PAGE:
Global equities were rather volatile within a fairly narrow range last week, though the FTSE 100, despite Sterling flirting with $1.30, ended the week up 0.48%. There was a measurable wobble mid-week, however the S&P 500 ended the five-day run just 0.17% below the Plimsoll line. The wobble was caused by an increasing number of market protagonist being of the opinion that Trump would be bogged down with political controversies and allegations of scandal, which would prevent the government delivering on its election promises to deliver $1 trillion of infrastructure spending. The NASDAQ was hit even harder but regained some poise at the end of the week. We were also told that 37% of fund managers and analysts, recently polled, felt global equities were over-valued. However the deals agreed with Saudi are likely to benefit companies such as Boeing, Lockheed Martin, United Technologies, Raytheon, Northrop Grumman, General Dynamics, Pratt & Witney, Honeywell and Caterpillar. As we come towards the end of the earnings season, it was interesting to note that Wal-Mart posted better than expected results, resulting in shares adding 1.59% on Friday. Target added 0.29% ahead on Monday morning’s earnings presentation. The Dollar fell 2% last week against most major currencies thanks to alarms raised against Trump’s Presidency and Brent crude was up 2.2%. Markets may open better today post Trump’s success in Saudi Arabia. The minutes of the FOMC will be posted on Wednesday and their tone may be more dovish than of late.
Despite concerns expressed about US markets, which were still close to record levels, the FTSE was splendidly resilient and briefly attained similar dizzy heights. European bourses eased by just over 1% on the week and Japan’s Nikkei by 1.47% (strength of the Yen). Vodafone’s numbers were encouraging despite a £4 billion loss (mainly incurred in India.) Glaxo has agreed in principle to buy back the 36% of GSK Healthcare from Novartis. BT’s pension black hole has increased to £14 billion, making me and other very nervous. ASDA’s sales did not reflect Wal-Mart’s performance – sales posted Wednesday down 2.8% in last quarter but CEO Sean Clarke insists that progress is being made. It is interesting to note that Amazon has increased in value by 57.4k% at $460 billion – twice the size of Wal-Mart. I was fairly ambivalent to news posted by JP Morgan Chase that provision is being made to post 1000 to Dublin in concert with HSBC posting 1000 people to Paris in the not too distant future.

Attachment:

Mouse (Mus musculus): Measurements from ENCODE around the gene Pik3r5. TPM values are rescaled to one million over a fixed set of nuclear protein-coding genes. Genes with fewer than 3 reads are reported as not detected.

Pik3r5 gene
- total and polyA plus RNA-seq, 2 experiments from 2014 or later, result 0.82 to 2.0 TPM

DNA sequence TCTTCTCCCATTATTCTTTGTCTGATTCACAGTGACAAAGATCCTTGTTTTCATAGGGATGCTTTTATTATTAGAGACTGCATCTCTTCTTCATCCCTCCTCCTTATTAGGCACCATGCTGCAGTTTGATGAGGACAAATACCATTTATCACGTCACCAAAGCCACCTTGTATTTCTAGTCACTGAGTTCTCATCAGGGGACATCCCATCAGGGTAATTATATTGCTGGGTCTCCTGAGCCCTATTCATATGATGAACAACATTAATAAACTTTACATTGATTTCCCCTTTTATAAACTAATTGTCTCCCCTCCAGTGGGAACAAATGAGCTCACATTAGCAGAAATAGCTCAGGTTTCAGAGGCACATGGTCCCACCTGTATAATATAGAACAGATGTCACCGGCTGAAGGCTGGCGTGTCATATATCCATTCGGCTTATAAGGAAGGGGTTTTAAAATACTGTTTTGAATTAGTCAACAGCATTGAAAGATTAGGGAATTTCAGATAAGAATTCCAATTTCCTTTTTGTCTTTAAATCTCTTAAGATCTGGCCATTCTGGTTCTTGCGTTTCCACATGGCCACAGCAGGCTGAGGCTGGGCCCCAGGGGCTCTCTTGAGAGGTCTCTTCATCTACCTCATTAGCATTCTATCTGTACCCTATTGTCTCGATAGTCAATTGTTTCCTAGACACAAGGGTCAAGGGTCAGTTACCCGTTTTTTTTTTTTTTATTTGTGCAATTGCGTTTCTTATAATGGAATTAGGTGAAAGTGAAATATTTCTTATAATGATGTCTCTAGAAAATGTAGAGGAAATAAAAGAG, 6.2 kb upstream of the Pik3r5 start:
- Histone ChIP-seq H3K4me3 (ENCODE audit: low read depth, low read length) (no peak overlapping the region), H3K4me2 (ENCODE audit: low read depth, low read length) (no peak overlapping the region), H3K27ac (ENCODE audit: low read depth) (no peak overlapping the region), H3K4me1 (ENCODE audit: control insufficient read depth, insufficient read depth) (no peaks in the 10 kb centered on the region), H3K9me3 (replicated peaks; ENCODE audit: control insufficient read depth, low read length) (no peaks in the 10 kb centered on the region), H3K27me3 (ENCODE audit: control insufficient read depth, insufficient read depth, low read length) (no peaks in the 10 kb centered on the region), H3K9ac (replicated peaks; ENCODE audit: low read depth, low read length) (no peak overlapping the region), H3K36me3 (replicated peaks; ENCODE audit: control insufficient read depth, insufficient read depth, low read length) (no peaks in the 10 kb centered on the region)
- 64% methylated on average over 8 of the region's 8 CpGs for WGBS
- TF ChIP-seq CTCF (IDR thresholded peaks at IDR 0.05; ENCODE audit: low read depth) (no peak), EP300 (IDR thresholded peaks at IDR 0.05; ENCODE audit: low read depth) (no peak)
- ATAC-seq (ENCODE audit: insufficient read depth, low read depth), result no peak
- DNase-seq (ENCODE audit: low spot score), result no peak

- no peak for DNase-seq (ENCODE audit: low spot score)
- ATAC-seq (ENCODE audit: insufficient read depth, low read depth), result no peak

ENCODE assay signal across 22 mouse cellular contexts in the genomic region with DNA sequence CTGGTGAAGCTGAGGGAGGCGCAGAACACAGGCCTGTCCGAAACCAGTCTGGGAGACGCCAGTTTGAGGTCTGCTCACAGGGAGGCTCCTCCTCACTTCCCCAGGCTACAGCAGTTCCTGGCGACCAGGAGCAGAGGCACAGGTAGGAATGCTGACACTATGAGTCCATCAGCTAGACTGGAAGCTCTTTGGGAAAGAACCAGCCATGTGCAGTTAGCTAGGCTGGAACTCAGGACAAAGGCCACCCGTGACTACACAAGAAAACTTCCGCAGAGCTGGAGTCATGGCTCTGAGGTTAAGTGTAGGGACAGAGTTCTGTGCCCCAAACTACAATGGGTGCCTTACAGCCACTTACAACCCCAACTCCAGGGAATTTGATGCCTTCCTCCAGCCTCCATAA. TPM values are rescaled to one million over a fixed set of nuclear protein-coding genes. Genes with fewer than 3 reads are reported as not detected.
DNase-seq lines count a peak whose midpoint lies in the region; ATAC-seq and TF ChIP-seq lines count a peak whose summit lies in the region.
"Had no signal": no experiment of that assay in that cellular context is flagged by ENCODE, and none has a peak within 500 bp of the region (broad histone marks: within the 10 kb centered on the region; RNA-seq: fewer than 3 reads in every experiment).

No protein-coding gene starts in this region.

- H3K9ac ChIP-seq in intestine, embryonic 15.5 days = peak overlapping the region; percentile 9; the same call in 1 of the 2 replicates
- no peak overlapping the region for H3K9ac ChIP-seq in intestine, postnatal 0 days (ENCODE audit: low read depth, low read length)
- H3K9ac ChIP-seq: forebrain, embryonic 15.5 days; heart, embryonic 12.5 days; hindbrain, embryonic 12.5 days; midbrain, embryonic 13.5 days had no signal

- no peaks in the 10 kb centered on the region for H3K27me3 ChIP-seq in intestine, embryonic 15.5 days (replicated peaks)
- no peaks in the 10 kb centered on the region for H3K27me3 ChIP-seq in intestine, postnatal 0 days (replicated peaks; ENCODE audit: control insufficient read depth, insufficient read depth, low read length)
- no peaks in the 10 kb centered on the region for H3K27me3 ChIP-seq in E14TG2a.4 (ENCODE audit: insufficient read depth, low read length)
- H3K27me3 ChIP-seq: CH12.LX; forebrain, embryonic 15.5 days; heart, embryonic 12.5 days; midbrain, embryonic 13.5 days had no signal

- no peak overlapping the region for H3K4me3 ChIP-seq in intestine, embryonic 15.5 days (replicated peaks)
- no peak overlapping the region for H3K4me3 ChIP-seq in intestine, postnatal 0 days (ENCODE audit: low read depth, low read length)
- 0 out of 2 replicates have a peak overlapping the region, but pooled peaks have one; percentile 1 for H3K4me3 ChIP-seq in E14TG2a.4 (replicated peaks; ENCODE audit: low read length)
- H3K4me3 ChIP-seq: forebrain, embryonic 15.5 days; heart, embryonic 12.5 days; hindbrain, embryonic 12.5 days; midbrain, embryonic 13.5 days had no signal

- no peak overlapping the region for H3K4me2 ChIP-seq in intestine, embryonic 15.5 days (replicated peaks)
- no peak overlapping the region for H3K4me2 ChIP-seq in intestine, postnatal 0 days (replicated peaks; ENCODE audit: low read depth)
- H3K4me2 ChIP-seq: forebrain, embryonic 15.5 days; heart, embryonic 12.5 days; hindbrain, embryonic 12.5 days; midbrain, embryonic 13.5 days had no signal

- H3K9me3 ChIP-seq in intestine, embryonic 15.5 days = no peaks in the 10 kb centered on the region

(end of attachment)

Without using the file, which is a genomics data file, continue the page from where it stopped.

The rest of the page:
On the UK economic front inflation rose to 2.7% with wages only rising by 2.4%, which may put pressure on retail sales with less disposable income to go round though last month’s retail sales rallied by 2.3% in comparison to 4% in April 2016. The best news of the week was Lloyds Banking Group finally selling its final 0.89% taxpayer’s stake. The original bail-0ut was £23.4 billion. When Antonio Horta-Osorio arrived 6 years ago he inherited a balance sheet with £200 billion of toxic assets of which HBOS’s share totalled £100 billion. PPI repayments totalled £17 billion – half the entire banking market’s liabilities. Lloyds Banking Group required £100 billion short-term money from the Bank of England. Hats off to Antonio Horta-Osorio and the team for making the taxpayer a £900 million profit and to Morgan Stanley for slowly and efficiently dribbling out the taxpayer’s stake. Lord Norman Blackwell tells us that the CEO will be staying. Sad to report that 12k redundancies have been made – 7% of the work force.
M&S has floundered in recent years. It posts numbers on Wednesday. Though food is universally respected it accounts for 55% of turnover – 80% of the profits come from clothing – Hence CEO Steve Rowe must start to turn the business around, aided and abetted by the appointment of Archie Norman as chairman and Jill McDonald from Halfords to help with fashion. However M&S’s clothing and homewares sales are expected to have tumbled more than 3% in the first three months of 2017. Its food business is also expected to post a small decline in underlying sales. Autumn fashions have been presented and the market holds its breath to see if they catch on. Paul Geddes, CEO of Direct Line has had his name submitted to succeed Adam Crozier at ITV.
UK companies posting numbers this week – Monday – Carillion, Tuesday – Home serve, De La Rue, Cranswick, Severn Trent, Shaftesbury, Paragon, Topps Tiles, Wednesday – M&S, Mediclinic, Babcock International, Vedanta Resources, Britvic, Kingfisher, Dixons Carphone, HSS Hire, Thursday – Tate& Lyle, Pets at Home, United Utilities, Halfords, DMGT, Inchcape, Card Factory, L&G, Friday – Intertek, Spectris, Restaurant Group
US companies posting numbers – Monday – Agilent, Target – Tuesday – Take Two, Wednesday Tiffany’s, Thursday – Hormel Foods, Best Buy
Economic data this week – Tuesday UK PSBR, Thursday BBA Mortgage approvals, UK GDP 2nd Quarter estimate
Market Commentator – Panmure Gordon & Co